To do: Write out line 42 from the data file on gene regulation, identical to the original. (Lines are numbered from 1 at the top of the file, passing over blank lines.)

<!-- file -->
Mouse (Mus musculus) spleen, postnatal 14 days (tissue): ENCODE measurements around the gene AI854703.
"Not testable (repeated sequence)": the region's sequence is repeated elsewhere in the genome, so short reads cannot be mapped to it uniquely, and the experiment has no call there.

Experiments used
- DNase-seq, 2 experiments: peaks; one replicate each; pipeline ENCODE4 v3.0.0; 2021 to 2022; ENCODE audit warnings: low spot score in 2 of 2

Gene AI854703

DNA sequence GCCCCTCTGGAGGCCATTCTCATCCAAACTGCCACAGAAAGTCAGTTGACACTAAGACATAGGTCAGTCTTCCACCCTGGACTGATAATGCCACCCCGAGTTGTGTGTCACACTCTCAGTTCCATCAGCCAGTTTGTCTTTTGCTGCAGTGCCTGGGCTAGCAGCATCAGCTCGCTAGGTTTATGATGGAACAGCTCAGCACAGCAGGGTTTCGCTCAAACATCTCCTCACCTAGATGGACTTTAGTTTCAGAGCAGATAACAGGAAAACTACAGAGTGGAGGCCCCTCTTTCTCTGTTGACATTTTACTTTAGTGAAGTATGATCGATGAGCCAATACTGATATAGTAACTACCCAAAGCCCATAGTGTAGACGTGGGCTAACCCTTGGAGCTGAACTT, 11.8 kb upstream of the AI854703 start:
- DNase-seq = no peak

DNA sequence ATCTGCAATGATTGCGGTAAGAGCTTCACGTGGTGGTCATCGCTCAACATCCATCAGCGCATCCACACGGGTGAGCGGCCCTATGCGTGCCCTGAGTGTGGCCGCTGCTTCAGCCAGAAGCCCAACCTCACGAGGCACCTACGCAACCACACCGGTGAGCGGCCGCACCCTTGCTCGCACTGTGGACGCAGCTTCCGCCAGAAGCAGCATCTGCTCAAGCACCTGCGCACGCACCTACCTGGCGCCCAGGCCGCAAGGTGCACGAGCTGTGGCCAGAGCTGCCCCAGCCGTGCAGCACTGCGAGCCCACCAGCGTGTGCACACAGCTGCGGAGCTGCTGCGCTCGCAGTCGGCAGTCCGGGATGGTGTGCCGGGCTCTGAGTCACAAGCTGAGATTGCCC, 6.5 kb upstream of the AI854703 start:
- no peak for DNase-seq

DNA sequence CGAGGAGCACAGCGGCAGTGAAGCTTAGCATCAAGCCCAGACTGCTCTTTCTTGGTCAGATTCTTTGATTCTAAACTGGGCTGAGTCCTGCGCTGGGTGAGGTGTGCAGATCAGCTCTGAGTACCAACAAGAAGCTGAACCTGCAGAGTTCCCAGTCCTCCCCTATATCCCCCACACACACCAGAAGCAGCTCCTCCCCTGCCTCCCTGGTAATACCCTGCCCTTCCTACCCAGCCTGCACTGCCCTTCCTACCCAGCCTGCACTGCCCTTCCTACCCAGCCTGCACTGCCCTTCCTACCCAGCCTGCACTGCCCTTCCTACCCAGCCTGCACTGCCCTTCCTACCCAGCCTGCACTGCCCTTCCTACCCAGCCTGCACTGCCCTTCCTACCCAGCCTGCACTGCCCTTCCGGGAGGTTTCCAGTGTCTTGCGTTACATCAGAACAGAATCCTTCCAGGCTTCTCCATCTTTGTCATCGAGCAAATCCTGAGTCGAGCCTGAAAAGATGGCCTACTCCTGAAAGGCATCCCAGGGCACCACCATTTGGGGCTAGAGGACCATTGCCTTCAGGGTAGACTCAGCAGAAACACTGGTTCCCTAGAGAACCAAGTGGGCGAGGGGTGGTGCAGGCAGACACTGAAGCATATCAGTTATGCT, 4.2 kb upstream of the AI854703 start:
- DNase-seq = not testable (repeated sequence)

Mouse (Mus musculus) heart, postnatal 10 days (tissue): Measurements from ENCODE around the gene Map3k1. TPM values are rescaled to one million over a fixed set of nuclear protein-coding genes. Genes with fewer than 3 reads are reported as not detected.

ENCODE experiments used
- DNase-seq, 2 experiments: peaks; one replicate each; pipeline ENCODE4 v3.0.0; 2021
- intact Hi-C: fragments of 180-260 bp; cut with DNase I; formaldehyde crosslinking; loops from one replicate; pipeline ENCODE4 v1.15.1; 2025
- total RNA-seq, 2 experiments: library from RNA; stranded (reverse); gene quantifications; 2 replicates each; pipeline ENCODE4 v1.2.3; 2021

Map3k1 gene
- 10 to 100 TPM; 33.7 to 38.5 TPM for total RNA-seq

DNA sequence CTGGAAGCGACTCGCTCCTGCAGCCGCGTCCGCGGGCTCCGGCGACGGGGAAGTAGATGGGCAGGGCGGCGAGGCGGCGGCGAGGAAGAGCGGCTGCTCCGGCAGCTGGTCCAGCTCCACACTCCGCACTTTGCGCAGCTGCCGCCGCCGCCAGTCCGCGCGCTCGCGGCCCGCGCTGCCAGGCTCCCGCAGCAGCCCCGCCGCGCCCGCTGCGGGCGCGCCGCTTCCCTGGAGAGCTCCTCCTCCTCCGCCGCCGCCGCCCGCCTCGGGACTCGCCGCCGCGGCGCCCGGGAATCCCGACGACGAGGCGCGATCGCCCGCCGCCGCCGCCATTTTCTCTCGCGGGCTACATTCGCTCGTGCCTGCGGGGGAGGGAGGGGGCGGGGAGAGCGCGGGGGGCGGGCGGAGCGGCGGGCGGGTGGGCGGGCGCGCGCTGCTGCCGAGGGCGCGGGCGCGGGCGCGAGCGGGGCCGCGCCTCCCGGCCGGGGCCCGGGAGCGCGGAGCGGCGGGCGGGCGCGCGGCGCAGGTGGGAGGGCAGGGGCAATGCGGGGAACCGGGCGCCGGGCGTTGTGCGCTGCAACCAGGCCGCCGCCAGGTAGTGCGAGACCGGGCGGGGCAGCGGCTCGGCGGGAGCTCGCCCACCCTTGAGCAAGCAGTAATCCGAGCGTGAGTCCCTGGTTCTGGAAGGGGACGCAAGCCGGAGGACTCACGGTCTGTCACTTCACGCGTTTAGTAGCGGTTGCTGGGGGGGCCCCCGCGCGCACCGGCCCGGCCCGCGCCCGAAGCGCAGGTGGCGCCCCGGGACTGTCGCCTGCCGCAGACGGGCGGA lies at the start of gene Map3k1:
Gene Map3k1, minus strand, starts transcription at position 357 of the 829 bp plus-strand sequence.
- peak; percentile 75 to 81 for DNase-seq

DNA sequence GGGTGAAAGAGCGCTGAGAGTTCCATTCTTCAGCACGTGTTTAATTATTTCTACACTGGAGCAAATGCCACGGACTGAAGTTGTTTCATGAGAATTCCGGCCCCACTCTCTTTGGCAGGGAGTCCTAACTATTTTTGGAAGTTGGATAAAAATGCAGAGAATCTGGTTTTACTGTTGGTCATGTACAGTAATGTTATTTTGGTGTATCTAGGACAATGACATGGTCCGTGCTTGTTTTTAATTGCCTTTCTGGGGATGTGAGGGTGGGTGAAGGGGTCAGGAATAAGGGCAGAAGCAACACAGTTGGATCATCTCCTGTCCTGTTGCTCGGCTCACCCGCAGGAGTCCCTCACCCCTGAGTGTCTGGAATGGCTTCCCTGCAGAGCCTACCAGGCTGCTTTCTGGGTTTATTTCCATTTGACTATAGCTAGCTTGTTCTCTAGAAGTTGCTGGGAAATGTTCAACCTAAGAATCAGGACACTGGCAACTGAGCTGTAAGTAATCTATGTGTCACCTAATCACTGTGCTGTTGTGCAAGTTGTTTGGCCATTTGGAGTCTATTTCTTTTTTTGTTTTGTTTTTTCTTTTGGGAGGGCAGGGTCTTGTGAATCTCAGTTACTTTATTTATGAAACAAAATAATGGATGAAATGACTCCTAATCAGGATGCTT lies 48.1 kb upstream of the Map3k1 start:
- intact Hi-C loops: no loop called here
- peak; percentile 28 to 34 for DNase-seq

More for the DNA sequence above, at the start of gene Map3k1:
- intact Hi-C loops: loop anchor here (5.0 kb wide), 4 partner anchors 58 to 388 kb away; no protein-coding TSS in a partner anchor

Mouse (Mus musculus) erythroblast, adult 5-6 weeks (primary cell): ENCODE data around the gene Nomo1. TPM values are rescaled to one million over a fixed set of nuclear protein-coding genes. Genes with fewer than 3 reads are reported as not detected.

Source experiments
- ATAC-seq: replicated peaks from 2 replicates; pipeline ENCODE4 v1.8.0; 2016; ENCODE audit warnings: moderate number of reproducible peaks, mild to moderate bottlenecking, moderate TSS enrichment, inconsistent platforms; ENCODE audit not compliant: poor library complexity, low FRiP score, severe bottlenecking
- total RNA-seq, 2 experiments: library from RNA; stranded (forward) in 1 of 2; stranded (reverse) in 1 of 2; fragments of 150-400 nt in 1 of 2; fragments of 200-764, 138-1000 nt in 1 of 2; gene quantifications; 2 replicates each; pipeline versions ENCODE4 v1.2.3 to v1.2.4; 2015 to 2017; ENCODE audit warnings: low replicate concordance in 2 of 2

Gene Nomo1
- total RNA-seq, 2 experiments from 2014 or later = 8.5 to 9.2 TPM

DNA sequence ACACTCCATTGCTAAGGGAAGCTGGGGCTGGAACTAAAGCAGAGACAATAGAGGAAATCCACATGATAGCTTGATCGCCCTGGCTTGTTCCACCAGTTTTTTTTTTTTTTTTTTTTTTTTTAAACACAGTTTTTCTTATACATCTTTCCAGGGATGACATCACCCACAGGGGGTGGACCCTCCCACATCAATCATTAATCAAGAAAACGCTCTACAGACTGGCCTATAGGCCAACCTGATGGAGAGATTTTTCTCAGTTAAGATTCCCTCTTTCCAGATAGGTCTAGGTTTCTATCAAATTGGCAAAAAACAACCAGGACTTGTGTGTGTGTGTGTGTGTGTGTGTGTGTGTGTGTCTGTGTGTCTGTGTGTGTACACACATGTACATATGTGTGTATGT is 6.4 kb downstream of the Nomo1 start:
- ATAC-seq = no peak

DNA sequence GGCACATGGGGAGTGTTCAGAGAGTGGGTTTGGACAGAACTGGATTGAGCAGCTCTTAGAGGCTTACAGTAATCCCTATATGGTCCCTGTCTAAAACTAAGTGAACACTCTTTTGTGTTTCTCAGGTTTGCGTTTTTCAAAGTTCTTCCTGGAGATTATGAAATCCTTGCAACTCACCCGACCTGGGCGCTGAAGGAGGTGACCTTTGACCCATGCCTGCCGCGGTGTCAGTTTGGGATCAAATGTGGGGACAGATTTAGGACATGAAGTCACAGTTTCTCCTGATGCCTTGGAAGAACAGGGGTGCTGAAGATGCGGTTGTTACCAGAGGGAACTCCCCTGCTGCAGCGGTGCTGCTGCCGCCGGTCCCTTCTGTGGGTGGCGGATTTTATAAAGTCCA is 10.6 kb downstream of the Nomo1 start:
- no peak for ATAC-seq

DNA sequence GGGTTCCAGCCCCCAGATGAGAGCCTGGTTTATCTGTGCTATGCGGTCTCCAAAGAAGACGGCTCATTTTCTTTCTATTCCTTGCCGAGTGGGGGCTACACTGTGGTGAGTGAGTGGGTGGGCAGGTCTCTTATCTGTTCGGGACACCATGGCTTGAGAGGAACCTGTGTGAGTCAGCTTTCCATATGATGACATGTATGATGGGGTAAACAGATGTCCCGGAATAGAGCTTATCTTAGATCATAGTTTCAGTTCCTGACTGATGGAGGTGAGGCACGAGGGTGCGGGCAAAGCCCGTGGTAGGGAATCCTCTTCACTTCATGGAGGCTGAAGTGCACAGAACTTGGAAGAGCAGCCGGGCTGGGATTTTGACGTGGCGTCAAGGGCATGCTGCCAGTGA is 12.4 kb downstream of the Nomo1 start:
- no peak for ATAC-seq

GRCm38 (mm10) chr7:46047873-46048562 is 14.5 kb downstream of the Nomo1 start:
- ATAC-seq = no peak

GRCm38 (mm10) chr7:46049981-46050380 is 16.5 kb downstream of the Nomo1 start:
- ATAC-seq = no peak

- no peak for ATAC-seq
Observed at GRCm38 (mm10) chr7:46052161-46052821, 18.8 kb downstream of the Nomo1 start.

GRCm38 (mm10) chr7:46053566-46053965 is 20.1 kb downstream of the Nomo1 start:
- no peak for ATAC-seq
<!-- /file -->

- ATAC-seq = no peak